Colorectal cancer is cancer that starts in the colon or rectum. The colon and the rectum are parts of the large intestine, which is the lower part of the body’s digestive system. During digestion, food moves through the stomach and small intestine into the colon. The colon absorbs water and nutrients from the food and stores waste matter (stool).

Stool moves from the colon into the rectum before it leaves the body.

Most colorectal cancers are adenocarcinomas (cancers that begin in cells that make and release mucus and other fluids).

Colorectal cancer often begins as a growth called a polyp, which may form on the inner wall of the colon or rectum.

Some polyps become cancer over time. Finding and removing polyps can prevent colorectal cancer.

Deaths from colorectal cancer have decreased with the use of colonoscopies and fecal occult blood tests( test for blood in the stool.)

Risk Factors :- Anything that increases your chance of getting a disease is called a risk factor. Having a risk factor does not mean that you will get cancer; not having risk factors doesn’t mean that you will not get cancer. Talk with your doctor if you think you may be at risk. Risk factors include the following:

  • A family history of cancer of the colon or rectum.
  • Certain hereditary conditions, such as familial adenomatous polyposis and hereditary nonpolyposis colon cancer (HNPCC; Lynch Syndrome).
  • A history of ulcerative colitis (ulcers in the lining of the large intestine) or Crohn’s disease.
  • A personal history of cancer of the colon, rectum, ovary, endometrium, or breast.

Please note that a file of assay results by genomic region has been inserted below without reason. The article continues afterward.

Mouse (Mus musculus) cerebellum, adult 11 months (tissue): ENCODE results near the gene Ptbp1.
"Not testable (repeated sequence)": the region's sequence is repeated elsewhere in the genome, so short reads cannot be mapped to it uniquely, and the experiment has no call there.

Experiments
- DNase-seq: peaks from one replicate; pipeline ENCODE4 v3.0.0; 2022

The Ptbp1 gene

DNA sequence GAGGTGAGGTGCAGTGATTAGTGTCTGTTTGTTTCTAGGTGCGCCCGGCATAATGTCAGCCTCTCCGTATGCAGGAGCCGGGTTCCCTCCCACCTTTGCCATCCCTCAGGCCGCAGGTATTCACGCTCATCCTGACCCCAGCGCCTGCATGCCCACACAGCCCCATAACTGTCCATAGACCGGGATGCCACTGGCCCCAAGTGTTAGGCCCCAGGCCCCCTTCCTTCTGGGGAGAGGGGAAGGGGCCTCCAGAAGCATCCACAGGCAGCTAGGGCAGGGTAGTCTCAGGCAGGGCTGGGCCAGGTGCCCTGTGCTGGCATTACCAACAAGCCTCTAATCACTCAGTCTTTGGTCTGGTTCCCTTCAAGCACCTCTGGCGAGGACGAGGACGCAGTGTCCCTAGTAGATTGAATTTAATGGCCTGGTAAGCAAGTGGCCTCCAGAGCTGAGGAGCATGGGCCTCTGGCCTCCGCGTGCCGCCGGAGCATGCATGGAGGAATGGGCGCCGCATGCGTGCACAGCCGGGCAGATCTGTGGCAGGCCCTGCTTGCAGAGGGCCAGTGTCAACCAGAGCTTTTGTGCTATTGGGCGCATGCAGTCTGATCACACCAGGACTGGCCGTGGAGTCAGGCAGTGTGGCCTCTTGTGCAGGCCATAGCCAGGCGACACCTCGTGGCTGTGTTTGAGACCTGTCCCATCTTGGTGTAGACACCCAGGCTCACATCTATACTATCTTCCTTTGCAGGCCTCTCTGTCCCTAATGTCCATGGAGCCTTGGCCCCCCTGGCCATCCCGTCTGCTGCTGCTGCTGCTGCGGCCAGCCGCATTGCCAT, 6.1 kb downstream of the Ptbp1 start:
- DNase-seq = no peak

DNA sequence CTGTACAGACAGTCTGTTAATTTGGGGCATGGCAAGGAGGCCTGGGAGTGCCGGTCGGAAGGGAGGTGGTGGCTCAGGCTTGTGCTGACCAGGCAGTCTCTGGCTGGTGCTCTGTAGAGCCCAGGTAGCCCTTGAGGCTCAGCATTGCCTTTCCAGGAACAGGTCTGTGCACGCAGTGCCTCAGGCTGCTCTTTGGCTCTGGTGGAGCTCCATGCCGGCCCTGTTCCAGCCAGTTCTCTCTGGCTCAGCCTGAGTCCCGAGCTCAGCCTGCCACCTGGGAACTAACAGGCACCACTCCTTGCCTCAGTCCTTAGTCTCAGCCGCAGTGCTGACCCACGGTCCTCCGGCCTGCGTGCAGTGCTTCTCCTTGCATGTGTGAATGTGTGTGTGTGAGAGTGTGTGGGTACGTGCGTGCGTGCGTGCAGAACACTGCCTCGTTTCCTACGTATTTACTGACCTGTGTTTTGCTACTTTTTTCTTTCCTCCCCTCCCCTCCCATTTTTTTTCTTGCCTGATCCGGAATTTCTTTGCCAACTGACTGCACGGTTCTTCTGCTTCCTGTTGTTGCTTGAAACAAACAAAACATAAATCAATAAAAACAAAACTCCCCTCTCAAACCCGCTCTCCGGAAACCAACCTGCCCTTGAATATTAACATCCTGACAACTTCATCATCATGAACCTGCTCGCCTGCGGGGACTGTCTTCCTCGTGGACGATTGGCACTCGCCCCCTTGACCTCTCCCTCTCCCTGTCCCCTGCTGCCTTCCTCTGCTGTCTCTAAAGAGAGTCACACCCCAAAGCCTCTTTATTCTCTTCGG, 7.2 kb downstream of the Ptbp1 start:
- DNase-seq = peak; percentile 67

• A personal history of polyps (small areas of bulging tissue) in the colon or rectum.

Check with your doctor if you have any of the following signs or symptoms:

  • A change in bowel habits.
  • Blood (either bright red or very dark) in the stool.
  • Diarrhea, constipation, or feeling that the bowel does not empty all the way.
  • Frequent gas pains, bloating, fullness, or cramps.
  • Weight loss & Loss of appetite for no known reason.
  • Feeling very tired.
  • Vomiting.
Common Treatments for Cancer
  • Surgery (அறுவை சிகிச்சை)
  • Chemotherapy (கீமோதெரபி)
  • Radiation Therapy (கதிரியக்க சிகிச்சை)
  • Targeted Therapy (இலக்கு சிகிச்சை)
  • Immunotherapy (தடுப்பாற்றடக்கு)
Learning about cancer surgery

You’ve been told you or your relative have cancer. You’ve looked at the treatment options, and you and your doctor agree that surgery is needed. Now you may have questions about cancer surgery.

Open and honest talks with Gateway GI cancer care team is the best way to understand what’s going on with you, your body, and the cancer.

Surgery has been used to treat cancer for many, many years. Surgery also plays a key role in diagnosing cancer and finding out how far it may have spread (a process is called staging). Ongoing advances in surgical techniques allow surgeons to operate on a growing number of patients and have good outcomes.

When a surgeon has to cut into the body to operate, it’s called invasive surgery. Today, operations that involve less cutting (less invasive surgery) like Laparoscopic Cancer surgery often can be done to remove tumors while saving as much normal tissue and function as possible. (For example : Laparoscopic Right Hemicolectomy, Laparoscopic Subtotal/Total Colectomy, Laparoscopic Anterior Resection or APR for rectal Cancer etc.)

Surgery offers the greatest chance for a cure for many types of cancer, especially those that have not spread to other parts of the body (without distant metastasis). Most people with cancer will have some type of surgery.